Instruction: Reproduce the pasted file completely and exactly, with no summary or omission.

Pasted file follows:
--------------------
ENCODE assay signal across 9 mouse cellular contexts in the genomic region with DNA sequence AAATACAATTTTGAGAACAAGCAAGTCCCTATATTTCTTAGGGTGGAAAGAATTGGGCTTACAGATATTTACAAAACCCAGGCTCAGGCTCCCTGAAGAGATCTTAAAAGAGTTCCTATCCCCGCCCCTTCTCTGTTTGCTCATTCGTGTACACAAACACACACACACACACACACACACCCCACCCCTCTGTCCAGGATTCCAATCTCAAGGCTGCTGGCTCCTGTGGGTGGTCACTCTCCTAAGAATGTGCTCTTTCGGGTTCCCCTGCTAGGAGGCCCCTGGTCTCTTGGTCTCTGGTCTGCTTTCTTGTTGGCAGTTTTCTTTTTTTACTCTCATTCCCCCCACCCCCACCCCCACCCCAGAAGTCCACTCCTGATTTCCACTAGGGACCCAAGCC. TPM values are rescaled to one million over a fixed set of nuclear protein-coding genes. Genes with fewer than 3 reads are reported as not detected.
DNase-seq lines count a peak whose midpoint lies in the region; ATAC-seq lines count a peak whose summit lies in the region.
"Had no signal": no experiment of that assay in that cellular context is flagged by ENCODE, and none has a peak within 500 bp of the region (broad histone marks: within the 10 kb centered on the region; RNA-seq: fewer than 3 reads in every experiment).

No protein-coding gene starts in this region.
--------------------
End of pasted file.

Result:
ENCODE assay signal across 9 mouse cellular contexts in the genomic region with DNA sequence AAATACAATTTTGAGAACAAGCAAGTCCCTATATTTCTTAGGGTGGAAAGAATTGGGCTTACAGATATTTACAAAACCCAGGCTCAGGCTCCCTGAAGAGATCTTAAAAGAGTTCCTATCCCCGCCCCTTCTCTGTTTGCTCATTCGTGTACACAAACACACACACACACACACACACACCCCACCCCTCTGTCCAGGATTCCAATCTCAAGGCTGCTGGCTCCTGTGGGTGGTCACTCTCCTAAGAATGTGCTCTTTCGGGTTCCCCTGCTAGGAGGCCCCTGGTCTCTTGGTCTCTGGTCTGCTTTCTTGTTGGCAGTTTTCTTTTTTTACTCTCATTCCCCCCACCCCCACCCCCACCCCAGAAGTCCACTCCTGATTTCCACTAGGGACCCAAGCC. TPM values are rescaled to one million over a fixed set of nuclear protein-coding genes. Genes with fewer than 3 reads are reported as not detected.
DNase-seq lines count a peak whose midpoint lies in the region; ATAC-seq lines count a peak whose summit lies in the region.
"Had no signal": no experiment of that assay in that cellular context is flagged by ENCODE, and none has a peak within 500 bp of the region (broad histone marks: within the 10 kb centered on the region; RNA-seq: fewer than 3 reads in every experiment).

No protein-coding gene starts in this region.